SK hopes to avoid rebuilding season

John Callaghan helped make boys basketball relevant at a traditional football school.

The 10th-year South Kitsap coach hopes that the Wolves are entering a reloading rather than rebuilding stage.

After guiding the Wolves to a school record six straight state-playoff appearances, Callaghan’s team was eliminated after consecutive losses in the West Central District Tournament last season.

Now South returns with one of its least experienced rosters in several seasons. Just three seniors — wing Gibson Davies, guard Corey Hoffman and forward Nick Johnson — return this season.

While Callaghan acknowledges the team is young, he said several players gained experience last season.

“It will be interesting,” he said. “They haven’t been thrown into the fire, but that will change in a big way this week.”

The schedule includes tonight’s game against Lincoln and then Friday’s rivalry match against Gig Harbor.

“It definitely is,” said Johnson, who led the Wolves with 15 points in their 70-46 season-opening win Nov. 27 at Tyee. “Lincoln is a good team this year and they have a lot of returning guys. It will show us where we’re at.”

Callaghan said he believes the team will improve after Christmas break — the Wolves are slated to play games from Dec. 27-29 in the Comcast Christmas Classic at Bothell High School before league play resumes in January — but added that inexperience isn’t a reason to grade this team on a curve.

“Our expectations aren’t any less than we ever have headed into the season,” he said.

And there are some elements of this season’s squad that get Callaghan excited. Four years ago, the Wolves used the post presence of 6-foot-8 Jacob Beitinger and 6-7 Adam Bennett to finish second in the state tournament. It was the second-best finish in school history behind the 1950 squad that captured the state championship.

But Callaghan said that some of his teams, including the 2003-04 squad, were unbalanced between frontcourt and backcourt product. He said that isn’t an issue this season.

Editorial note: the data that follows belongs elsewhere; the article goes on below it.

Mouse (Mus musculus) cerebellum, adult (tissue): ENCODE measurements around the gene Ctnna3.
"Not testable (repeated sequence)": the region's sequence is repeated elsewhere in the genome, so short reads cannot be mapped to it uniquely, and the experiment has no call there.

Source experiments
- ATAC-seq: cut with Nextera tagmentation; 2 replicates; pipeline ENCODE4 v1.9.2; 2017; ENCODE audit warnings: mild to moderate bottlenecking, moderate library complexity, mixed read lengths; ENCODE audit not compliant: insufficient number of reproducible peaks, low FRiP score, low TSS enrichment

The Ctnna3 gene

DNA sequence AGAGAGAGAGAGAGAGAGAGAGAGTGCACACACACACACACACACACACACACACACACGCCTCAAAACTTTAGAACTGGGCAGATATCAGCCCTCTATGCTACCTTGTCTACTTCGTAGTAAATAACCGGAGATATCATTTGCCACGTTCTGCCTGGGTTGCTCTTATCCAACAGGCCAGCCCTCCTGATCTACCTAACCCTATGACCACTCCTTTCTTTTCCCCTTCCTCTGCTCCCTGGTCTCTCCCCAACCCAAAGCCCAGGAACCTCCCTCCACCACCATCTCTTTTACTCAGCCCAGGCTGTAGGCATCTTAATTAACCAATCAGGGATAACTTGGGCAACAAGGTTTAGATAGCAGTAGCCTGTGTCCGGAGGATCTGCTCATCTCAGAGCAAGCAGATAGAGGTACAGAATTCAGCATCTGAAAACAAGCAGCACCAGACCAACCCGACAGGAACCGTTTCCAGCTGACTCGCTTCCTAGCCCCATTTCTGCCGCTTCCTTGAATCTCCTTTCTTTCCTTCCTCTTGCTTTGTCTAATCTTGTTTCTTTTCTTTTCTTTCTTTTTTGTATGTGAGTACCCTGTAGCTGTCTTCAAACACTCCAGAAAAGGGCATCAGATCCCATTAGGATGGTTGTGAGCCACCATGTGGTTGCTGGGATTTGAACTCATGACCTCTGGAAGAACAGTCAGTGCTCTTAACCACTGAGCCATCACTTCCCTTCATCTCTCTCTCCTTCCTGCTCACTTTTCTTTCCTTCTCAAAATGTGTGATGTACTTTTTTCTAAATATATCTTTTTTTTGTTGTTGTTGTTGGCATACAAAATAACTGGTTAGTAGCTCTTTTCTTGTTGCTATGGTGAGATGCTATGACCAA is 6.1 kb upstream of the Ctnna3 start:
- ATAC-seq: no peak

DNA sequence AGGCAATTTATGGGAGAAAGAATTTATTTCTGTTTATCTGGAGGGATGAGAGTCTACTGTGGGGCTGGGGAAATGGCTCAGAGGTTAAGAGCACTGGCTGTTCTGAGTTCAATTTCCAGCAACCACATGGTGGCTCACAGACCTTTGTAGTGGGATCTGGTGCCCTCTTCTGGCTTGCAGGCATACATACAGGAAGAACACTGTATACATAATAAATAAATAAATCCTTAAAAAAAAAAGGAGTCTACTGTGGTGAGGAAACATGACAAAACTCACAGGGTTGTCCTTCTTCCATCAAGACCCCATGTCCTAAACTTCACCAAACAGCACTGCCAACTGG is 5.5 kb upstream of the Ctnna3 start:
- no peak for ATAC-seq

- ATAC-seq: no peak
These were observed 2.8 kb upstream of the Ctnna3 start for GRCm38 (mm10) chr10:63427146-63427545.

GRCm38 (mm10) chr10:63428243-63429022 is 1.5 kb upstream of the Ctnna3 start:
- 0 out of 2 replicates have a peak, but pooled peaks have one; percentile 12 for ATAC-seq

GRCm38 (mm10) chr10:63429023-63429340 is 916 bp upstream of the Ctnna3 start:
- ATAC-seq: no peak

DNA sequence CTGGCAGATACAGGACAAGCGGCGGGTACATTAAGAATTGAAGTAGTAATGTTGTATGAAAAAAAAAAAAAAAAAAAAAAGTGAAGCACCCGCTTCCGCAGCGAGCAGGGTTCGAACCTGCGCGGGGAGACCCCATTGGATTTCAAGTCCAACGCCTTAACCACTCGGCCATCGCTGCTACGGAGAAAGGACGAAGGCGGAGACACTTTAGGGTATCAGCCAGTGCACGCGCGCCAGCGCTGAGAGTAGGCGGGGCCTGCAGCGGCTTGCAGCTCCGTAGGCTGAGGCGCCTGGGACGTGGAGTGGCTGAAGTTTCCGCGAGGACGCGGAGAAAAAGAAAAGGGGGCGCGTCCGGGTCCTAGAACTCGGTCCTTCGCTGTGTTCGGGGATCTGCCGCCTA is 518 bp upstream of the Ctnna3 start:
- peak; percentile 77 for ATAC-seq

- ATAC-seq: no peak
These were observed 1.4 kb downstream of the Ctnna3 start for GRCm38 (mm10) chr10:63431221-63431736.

“Right now we can do different things,” he said. “We can go big or small and quick. We can match up with a variety of players.”

The 6-6 Johnson, who took last season off, might be the best scorer on the team.

“So far it looks that way, but we’ve got a lot of guys who can contribute just as much as I can,” Johnson said.

He’s joined in the frontcourt by 6-5 junior Collin Monagle, who Callaghan said gives the Wolves an interior defensive presence.

Callaghan said they will be joined in the backcourt by Hoffman and junior point guard Tionne Curry. He said the competition for the final starting spot might come from several players, but one who could get a long look is 6-3 sophomore Leon La Deaux.

“Leon can really be something,” said Callaghan, adding that he also is excited about the potential of fellow point guard John Hoffman and forward Joey Osinski, who also are sophomores.

With nine sophomores and juniors on the roster, Callaghan notes that “competition is fierce up here,” now and in the future. Johnson said the group’s inexperience shows at times, “we’ve been beat and it’s been hard to stick with the game plan,” and he’s trying to remind the team to stay focused during the season.

“Basically, it’s a long season and there’s going to be some down times,” Johnson said. “I told the guys that we just need to keep going and work hard. Our division is unbelievably difficult. Hopefully, we’ll be all right.”

Well, at the very least.

“The past teams have done well,” Johnson said. “Our main goal this year is to get back (to state).”

That’s a grading curve this team will accept.

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